Cyclists bike cross country to raise awareness of, funds for poverty

2013-08-01T12:00:00Z 2013-08-02T09:46:08Z Cyclists bike cross country to raise awareness of, funds for povertyJeanette Lach (219) 933-3267

LANSING | A group of 120 bicyclists who are trekking cross country to raise awareness and funds to fight poverty arrived in Lansing on Wednesday.

"We make a statement when we ride into a town and we hope people are intrigued by what we do," said tour manager Al DeKock, with the organization Sea to Sea. DeKock said they are the largest cycling group riding cross country.

The Sea to Sea 2013 Bike Tour follows the shape and format of similar cycling projects hosted by the Christian Reformed Church in 2005 and 2008. In 2005, the tour raised almost $1 million, and in 2008, the tour raised more than $2.5 million before costs and sent over $1.5 million to local, national and international agencies fighting poverty, according to the organization's website,

The cyclists started arriving late afternoon at Illiana Christian High School, ate dinner there and participated in an ice cream social before turning in for the night in the gymnasium.

The cyclists each need to raise $10,000 to participate in the ride. A total of 220 are on the tour, but not all are riding the entire distance from Newport Beach, Calif., to Staten Island, N.Y. This week there are 120 cyclists in the ride. A total of 78 are going the whole distance.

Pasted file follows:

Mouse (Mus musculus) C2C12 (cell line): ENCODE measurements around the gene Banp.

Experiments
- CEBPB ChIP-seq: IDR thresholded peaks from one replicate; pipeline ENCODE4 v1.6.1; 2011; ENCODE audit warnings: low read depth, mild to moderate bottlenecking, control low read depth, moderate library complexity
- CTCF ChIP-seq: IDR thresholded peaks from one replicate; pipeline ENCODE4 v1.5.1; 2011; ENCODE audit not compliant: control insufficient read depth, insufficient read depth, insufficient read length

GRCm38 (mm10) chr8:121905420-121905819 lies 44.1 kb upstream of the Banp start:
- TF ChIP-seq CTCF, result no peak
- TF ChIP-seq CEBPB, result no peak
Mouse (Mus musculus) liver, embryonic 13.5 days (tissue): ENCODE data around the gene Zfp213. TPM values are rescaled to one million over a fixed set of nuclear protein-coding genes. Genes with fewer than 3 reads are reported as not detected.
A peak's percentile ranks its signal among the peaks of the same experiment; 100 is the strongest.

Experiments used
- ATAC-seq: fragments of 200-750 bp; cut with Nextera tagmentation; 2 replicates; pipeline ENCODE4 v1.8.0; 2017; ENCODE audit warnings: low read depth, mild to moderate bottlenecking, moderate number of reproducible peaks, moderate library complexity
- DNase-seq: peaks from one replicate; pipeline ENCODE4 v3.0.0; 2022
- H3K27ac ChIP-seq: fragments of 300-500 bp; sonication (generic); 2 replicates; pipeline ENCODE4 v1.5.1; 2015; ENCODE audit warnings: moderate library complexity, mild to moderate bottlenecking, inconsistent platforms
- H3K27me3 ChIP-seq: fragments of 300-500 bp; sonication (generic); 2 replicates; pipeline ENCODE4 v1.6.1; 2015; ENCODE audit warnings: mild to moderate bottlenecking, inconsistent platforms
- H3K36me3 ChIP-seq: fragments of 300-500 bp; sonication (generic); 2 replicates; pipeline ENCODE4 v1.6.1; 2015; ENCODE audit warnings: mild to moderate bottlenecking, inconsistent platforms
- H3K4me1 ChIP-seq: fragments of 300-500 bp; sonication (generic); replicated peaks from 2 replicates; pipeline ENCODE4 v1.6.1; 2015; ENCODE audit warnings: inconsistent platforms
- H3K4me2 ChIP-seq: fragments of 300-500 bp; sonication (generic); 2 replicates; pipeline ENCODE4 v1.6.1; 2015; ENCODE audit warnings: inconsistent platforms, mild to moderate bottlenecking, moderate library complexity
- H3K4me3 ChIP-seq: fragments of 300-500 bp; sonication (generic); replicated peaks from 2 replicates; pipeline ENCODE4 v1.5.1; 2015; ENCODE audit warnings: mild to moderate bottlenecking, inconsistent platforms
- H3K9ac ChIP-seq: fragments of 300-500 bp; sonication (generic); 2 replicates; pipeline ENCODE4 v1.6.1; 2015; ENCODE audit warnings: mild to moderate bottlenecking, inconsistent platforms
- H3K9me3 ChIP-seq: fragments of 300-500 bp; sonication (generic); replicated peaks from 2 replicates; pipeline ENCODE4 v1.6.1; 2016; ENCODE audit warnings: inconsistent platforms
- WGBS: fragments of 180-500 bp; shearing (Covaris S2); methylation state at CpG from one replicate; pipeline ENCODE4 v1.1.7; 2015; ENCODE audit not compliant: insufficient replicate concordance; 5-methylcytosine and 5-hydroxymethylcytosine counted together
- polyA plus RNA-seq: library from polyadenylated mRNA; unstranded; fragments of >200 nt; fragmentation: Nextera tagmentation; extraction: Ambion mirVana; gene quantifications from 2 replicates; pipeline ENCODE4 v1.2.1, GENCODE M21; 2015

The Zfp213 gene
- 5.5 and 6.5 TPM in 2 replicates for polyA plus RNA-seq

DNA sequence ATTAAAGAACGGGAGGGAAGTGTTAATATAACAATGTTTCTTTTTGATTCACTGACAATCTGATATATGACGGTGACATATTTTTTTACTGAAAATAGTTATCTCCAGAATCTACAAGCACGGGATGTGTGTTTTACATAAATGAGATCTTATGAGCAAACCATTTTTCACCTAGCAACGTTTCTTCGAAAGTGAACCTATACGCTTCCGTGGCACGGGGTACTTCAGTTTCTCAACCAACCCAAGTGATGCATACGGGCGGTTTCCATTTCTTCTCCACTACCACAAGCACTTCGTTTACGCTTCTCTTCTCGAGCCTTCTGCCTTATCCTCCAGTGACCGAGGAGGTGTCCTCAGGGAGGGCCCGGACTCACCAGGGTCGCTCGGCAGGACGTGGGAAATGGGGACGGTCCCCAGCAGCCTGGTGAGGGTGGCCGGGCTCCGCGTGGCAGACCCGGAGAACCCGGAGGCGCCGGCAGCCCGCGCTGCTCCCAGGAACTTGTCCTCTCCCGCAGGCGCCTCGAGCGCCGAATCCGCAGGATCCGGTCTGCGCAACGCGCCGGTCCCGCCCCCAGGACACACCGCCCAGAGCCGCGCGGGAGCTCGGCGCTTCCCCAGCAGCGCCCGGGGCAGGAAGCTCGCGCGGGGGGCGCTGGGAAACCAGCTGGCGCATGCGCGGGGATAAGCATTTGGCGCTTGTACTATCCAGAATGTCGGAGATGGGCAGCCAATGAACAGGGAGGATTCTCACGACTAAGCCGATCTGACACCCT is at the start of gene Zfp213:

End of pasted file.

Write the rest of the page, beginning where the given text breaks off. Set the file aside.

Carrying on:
Sea to Sea provides four semitrucks of food, gear and equipment to support the cyclists.

They rode 91 miles Wednesday from Shabonna, Ill., to Lansing and embarked around 7 a.m. Thursday for Benton Harbor, Mich. They ride an average of 70 miles a day and take rest stops every 15 to 20 miles.

Kaitlyn Kuipers, of Brighton, Ontario, who is riding seven of the nine weeks, started June 24 in California. The full 3,900-mile ride ends Aug. 24.

"I'll definitely do it again," said Kuipers, 26. "It gives you a new perspective on what it takes to raise awareness for the cause."

A total of 65 percent of the money raised goes to three organizations: World Renew, Partners Worldwide and the Reformed Church of America to fight poverty all over the world, DeKock said. Another 35 percent will be available in the form of grants to local organizations.

The ride is sponsored by the Reformed Church of America and the Christian Reformed Church, and the cyclists frequently stop at affiliated churches and schools.

Adam Wiersma, 22, of Holland, Mich., is riding the whole distance and says most riders are gone each day by 7:30 a.m. They will be in Grand Rapids, Mich., by the weekend.

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